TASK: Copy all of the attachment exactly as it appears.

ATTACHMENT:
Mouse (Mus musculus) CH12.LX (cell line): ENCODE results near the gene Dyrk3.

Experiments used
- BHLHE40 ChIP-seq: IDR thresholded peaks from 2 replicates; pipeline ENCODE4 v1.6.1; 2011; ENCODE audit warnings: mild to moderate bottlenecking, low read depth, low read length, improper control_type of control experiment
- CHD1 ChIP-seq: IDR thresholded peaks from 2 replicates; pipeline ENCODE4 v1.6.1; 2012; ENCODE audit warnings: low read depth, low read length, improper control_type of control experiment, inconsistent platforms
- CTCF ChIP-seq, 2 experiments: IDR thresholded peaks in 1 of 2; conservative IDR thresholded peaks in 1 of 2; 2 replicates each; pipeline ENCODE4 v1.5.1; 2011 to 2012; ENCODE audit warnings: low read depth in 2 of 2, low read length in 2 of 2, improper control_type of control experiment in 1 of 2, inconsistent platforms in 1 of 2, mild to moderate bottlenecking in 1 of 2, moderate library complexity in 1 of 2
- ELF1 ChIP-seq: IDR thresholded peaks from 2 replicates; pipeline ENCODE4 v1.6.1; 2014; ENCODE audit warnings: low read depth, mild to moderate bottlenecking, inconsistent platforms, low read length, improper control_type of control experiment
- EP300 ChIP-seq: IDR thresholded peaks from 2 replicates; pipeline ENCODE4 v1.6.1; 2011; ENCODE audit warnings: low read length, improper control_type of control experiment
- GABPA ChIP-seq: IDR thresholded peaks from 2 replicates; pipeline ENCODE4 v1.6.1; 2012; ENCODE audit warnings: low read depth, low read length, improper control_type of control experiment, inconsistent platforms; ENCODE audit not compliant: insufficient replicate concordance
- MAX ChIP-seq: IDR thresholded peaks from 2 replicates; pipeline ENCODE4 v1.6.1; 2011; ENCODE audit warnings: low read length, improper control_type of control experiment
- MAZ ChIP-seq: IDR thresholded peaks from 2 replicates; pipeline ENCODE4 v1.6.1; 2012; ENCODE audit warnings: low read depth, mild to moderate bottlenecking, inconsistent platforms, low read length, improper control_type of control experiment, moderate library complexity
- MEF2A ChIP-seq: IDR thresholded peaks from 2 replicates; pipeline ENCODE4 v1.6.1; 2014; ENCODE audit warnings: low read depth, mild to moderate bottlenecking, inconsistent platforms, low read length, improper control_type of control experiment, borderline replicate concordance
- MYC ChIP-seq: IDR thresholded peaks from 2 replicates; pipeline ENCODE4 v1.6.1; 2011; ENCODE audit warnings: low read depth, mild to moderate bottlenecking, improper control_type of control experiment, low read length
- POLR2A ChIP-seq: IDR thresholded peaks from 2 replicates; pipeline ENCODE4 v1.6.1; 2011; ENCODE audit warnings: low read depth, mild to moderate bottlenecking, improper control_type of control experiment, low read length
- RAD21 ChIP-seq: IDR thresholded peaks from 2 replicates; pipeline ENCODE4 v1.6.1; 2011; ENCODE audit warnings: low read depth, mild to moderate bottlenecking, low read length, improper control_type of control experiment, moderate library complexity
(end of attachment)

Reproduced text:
Mouse (Mus musculus) CH12.LX (cell line): ENCODE results near the gene Dyrk3.

Experiments used
- BHLHE40 ChIP-seq: IDR thresholded peaks from 2 replicates; pipeline ENCODE4 v1.6.1; 2011; ENCODE audit warnings: mild to moderate bottlenecking, low read depth, low read length, improper control_type of control experiment
- CHD1 ChIP-seq: IDR thresholded peaks from 2 replicates; pipeline ENCODE4 v1.6.1; 2012; ENCODE audit warnings: low read depth, low read length, improper control_type of control experiment, inconsistent platforms
- CTCF ChIP-seq, 2 experiments: IDR thresholded peaks in 1 of 2; conservative IDR thresholded peaks in 1 of 2; 2 replicates each; pipeline ENCODE4 v1.5.1; 2011 to 2012; ENCODE audit warnings: low read depth in 2 of 2, low read length in 2 of 2, improper control_type of control experiment in 1 of 2, inconsistent platforms in 1 of 2, mild to moderate bottlenecking in 1 of 2, moderate library complexity in 1 of 2
- ELF1 ChIP-seq: IDR thresholded peaks from 2 replicates; pipeline ENCODE4 v1.6.1; 2014; ENCODE audit warnings: low read depth, mild to moderate bottlenecking, inconsistent platforms, low read length, improper control_type of control experiment
- EP300 ChIP-seq: IDR thresholded peaks from 2 replicates; pipeline ENCODE4 v1.6.1; 2011; ENCODE audit warnings: low read length, improper control_type of control experiment
- GABPA ChIP-seq: IDR thresholded peaks from 2 replicates; pipeline ENCODE4 v1.6.1; 2012; ENCODE audit warnings: low read depth, low read length, improper control_type of control experiment, inconsistent platforms; ENCODE audit not compliant: insufficient replicate concordance
- MAX ChIP-seq: IDR thresholded peaks from 2 replicates; pipeline ENCODE4 v1.6.1; 2011; ENCODE audit warnings: low read length, improper control_type of control experiment
- MAZ ChIP-seq: IDR thresholded peaks from 2 replicates; pipeline ENCODE4 v1.6.1; 2012; ENCODE audit warnings: low read depth, mild to moderate bottlenecking, inconsistent platforms, low read length, improper control_type of control experiment, moderate library complexity
- MEF2A ChIP-seq: IDR thresholded peaks from 2 replicates; pipeline ENCODE4 v1.6.1; 2014; ENCODE audit warnings: low read depth, mild to moderate bottlenecking, inconsistent platforms, low read length, improper control_type of control experiment, borderline replicate concordance
- MYC ChIP-seq: IDR thresholded peaks from 2 replicates; pipeline ENCODE4 v1.6.1; 2011; ENCODE audit warnings: low read depth, mild to moderate bottlenecking, improper control_type of control experiment, low read length
- POLR2A ChIP-seq: IDR thresholded peaks from 2 replicates; pipeline ENCODE4 v1.6.1; 2011; ENCODE audit warnings: low read depth, mild to moderate bottlenecking, improper control_type of control experiment, low read length
- RAD21 ChIP-seq: IDR thresholded peaks from 2 replicates; pipeline ENCODE4 v1.6.1; 2011; ENCODE audit warnings: low read depth, mild to moderate bottlenecking, low read length, improper control_type of control experiment, moderate library complexity